The Review also highlighted the granularity of codes and guidance relating to ads for video games and encouraged CAP and BCAP to introduce, during the Code Review, placement and scheduling restrictions on ads for age-rated video games.

The ASA, CAP and BCAP have now actioned Byron's recommendations:

  • In 2008, the ASA conducted a Video Games Advertising Survey to assess the compliance rate of advertising for video games against the Codes.
  • In its Code Review consultation, BCAP proposed a new scheduling rule for ads for video games, which mirrors the scheduling restrictions already in place for ads for films and videos. The proposed rule would prevent video games carrying an 18+, 16+ or 15+ rating from being advertising in or adjacent to programmes commissioned for, principally directed at or likely to appeal particularly to audiences below the age of 16.
  • CAP and BCAP have compiled new Guidance, which is intended to help advertisers and media owners on both broadcast and non-broadcast ads for video games. The Guidance draws together all of CAP and BCAP's existing guidance on ads for video games and films, as well as lessons from relevant ASA adjudications, to provide a useful, central source of information. The Guidance will also apply to ads for films because they too have the potential to breach the Advertising Codes through unsuitable scheduling or placement or through the content of the ad.
  • To assist the advertising industry further, CAP and BCAP will host an Advice:am seminar on video games and films ads on 15 September this year. The seminar will clarify the Codes' requirements on ads for video games and films and to provide a forum for stakeholders to ask questions about those requirements.

So, by launching new, consolidated Guidance, proposing a TV scheduling rule for video games ads based on the existing rule for ads for films, and by hosting an Advice:am seminar, CAP and BCAP are working with the industry to make sure the dos and don'ts of advertising video games and films are clear. That way, CAP and BCAP can help ensure ads for video games and films remain responsible and that children are protected from potentially harmful or distressing ad content.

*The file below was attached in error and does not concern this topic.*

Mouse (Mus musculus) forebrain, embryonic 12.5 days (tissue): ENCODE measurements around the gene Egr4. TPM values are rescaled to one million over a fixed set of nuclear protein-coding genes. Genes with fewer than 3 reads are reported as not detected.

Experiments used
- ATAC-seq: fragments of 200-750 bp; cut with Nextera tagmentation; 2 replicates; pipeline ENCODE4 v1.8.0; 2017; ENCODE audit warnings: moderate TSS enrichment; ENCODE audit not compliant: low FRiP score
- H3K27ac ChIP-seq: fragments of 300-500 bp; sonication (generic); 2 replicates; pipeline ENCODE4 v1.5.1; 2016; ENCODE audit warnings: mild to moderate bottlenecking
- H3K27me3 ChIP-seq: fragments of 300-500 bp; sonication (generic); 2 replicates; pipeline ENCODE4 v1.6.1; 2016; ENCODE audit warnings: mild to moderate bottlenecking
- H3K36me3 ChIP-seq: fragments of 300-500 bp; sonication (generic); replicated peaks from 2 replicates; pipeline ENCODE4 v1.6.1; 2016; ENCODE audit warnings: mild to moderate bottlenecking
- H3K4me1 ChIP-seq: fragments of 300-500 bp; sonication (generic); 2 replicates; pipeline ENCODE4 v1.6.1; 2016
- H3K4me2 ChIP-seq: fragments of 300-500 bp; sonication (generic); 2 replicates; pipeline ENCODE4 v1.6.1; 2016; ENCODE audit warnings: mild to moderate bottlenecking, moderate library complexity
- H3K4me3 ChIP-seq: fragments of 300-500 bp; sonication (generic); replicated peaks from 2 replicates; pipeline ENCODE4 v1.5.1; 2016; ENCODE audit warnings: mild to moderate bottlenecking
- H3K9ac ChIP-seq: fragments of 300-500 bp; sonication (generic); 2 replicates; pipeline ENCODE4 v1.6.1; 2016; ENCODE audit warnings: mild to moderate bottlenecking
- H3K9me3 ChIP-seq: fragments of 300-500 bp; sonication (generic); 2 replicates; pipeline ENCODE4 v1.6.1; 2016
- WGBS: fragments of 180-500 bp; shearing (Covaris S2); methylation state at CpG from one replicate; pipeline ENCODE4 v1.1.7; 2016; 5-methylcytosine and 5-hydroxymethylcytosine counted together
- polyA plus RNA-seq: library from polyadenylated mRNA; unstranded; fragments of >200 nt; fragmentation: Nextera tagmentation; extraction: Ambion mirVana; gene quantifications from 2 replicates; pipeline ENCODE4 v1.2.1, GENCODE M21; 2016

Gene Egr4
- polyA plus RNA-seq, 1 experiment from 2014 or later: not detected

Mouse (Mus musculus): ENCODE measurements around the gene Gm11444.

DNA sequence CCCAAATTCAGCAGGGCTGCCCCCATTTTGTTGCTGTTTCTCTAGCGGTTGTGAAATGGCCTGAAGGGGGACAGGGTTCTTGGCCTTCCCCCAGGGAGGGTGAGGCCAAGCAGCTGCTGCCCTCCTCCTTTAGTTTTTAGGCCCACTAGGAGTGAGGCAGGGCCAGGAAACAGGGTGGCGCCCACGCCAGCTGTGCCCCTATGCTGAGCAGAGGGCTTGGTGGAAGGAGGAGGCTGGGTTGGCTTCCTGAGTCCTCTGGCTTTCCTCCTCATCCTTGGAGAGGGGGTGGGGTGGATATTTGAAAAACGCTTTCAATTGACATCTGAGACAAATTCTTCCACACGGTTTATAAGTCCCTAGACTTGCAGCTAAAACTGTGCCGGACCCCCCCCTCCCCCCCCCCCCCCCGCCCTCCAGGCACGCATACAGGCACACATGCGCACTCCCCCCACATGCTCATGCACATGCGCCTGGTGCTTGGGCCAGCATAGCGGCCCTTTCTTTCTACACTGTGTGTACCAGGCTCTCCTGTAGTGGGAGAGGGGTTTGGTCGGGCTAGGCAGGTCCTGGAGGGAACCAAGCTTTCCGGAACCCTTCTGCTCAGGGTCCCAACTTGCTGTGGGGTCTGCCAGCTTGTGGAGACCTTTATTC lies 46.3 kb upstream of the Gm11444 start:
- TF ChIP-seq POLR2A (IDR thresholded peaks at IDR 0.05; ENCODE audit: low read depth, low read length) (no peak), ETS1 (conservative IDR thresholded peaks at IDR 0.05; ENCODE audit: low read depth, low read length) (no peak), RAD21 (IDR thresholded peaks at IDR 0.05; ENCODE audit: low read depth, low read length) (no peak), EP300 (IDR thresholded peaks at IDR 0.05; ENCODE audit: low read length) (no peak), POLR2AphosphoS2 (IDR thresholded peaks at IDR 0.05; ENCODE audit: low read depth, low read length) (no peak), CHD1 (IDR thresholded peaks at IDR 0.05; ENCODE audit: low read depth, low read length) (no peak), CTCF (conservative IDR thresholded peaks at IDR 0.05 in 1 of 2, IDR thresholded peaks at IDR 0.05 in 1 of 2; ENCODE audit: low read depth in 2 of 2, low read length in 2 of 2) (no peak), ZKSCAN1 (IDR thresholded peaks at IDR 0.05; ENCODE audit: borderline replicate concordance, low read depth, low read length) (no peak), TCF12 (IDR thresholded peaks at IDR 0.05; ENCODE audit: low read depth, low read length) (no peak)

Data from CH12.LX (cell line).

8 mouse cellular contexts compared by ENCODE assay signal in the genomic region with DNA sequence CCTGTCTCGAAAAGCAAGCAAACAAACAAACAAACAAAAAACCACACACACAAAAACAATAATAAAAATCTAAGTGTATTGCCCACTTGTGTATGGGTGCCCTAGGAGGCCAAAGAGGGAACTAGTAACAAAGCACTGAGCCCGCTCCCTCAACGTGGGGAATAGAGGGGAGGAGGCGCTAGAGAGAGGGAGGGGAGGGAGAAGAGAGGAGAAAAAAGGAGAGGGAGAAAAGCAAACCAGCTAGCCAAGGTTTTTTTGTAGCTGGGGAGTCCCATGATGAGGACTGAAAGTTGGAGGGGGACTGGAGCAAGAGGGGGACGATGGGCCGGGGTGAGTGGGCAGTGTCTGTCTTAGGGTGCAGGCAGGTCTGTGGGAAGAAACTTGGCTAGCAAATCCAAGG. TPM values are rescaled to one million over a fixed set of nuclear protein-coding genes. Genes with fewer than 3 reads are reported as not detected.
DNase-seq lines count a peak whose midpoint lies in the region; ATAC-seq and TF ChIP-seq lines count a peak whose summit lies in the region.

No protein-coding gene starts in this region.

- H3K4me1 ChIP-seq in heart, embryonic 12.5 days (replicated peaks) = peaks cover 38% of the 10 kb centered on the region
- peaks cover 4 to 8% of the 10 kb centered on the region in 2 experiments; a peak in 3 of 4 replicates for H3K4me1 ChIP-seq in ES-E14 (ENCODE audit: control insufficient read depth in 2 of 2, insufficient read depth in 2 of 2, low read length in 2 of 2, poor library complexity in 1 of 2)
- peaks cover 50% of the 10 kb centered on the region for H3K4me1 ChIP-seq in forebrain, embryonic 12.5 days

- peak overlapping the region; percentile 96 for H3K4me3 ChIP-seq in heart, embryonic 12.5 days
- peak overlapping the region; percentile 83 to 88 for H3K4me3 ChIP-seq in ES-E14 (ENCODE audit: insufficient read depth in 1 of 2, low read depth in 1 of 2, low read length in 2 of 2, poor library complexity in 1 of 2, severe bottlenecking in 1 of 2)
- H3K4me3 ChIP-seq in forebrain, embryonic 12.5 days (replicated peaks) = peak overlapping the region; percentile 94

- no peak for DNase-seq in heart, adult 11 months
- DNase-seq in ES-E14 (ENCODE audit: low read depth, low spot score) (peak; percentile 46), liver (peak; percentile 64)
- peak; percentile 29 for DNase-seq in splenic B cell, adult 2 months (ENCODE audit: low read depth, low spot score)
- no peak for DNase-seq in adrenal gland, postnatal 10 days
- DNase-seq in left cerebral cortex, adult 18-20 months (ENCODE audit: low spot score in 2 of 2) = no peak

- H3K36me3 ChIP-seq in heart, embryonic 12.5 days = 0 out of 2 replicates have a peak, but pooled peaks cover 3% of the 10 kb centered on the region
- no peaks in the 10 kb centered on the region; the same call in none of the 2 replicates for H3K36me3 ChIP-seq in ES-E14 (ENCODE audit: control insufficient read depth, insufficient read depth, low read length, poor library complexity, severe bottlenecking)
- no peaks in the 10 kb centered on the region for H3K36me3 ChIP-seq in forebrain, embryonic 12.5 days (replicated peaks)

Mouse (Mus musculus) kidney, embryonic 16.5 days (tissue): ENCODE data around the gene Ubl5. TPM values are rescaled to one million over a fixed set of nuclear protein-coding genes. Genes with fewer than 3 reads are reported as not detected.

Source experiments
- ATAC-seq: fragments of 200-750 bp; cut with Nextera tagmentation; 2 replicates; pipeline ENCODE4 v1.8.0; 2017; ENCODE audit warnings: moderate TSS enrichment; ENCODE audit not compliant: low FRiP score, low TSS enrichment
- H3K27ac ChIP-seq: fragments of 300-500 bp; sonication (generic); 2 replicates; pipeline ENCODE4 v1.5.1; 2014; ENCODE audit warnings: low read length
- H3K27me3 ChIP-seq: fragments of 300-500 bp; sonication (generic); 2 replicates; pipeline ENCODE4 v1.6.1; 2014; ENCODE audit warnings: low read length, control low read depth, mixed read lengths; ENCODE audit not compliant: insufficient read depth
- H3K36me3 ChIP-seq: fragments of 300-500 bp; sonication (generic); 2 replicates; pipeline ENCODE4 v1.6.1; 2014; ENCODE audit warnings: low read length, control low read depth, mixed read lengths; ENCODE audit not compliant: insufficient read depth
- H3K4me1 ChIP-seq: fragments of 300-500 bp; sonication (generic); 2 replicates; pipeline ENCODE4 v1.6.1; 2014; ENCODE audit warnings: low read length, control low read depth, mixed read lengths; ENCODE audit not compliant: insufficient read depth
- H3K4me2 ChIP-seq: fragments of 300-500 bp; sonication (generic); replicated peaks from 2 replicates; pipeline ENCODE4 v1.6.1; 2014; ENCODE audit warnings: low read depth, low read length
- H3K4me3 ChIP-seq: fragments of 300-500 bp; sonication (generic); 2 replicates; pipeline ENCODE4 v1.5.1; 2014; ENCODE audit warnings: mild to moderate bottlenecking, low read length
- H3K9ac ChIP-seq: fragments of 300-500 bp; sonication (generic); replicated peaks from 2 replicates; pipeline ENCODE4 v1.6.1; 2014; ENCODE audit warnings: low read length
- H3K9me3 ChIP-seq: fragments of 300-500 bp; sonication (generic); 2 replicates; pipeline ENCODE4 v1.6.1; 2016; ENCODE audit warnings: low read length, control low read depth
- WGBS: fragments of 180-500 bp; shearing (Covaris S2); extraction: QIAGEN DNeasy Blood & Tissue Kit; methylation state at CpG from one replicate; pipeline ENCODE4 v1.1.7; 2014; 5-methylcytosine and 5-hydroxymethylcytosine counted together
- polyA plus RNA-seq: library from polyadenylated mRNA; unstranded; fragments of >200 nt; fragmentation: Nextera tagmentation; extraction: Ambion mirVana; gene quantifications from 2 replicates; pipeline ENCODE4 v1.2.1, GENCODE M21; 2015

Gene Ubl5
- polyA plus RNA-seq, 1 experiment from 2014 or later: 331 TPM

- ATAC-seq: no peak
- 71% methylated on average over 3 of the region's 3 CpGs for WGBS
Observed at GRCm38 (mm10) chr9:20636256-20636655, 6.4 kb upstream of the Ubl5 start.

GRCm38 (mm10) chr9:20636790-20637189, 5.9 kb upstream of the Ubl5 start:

24th July   

Political Guidance...

Another parliamentary committee to consider video games policy
Link Here

  Political Guidance?

The Government is to create an all-new 'video games committee' – in which cross-departmental representatives will be tasked with considering changes in policy to help the industry.

The decision was a result of ELSPA's first formal meeting with new Minister for Creative Industries Siôn Simon last week. ELSPA director general Michael Rawlinson and Simon discussed the new PEGI age ratings system, tax breaks and more.

The new committee will feature representatives from the Department Of Culture, Media and Sport, the Department for Business Innovation and Skills, the Department of Health, the Home Office and the Department for Children, Schools and Families.

Rawlinson said. The Minister assured us that the Government is confident of being able to introduce pro-PEGI legislation before the next election.


24th July   

Immature Censors...

Chicago Transit Authority's ban on M rated game adverts is challenged as unconstitutional
Link Here

The Entertainment Software Association, (ESA) which represents software and video game publishers filed a lawsuit against the Chicago Transit Authority, They are claiming that a CTA ordinance disallowing advertisements of computer or video games with mature ratings is a violation of the first amendment that unfairly targets the entertainment software industry.

The suit is in response to a recently enacted ordinance, which prohibits any advertisement that markets or identifies a video or computer game rated Mature 17+ (M) or Adults Only 18+ (AO).

CTA spokeswoman Wanda Taylor said the CTA has yet to be served with the suit, but calls the policy defendable. We do not allow advertisements for alcohol or tobacco, and believe that this ordinance is consistent with that long-standing policy. We have guidelines on the system for all kinds of advertisements; what is allowed, what is prohibited [the ordinance] falls in line with that.

The suit claims the ordinance is unnecessary because the video game industry is already subject to regulation by the Entertainment Software Rating Board, which strictly regulates computer and video game advertisements that are seen by the general public.

The suit asks the ordinance be eliminated, along with court fees and other relief.


22nd July   

Global Regulation...

Nutter Vaz gets another moment in parliament to whinge at video games
Link Here

Video Games
Oral Answers to Questions — Culture, Media and Sport
House of Commons debates, 20 July 2009

Keith Vaz (Leicester East, Labour): What recent discussions he has had with pan-European game information on the age classification of video games.

Siôn Simon (Parliamentary Under-Secretary, Department for Culture, Media & Sport; Birmingham, Erdington, Labour): I have spoken to the Video Standards Council—the current UK agents for the PEGI system—about the classification of video games and have another meeting scheduled with it very soon. I have also had discussions with the British Board of Film Classification. Both organisations are working hard to ensure the success of the new system.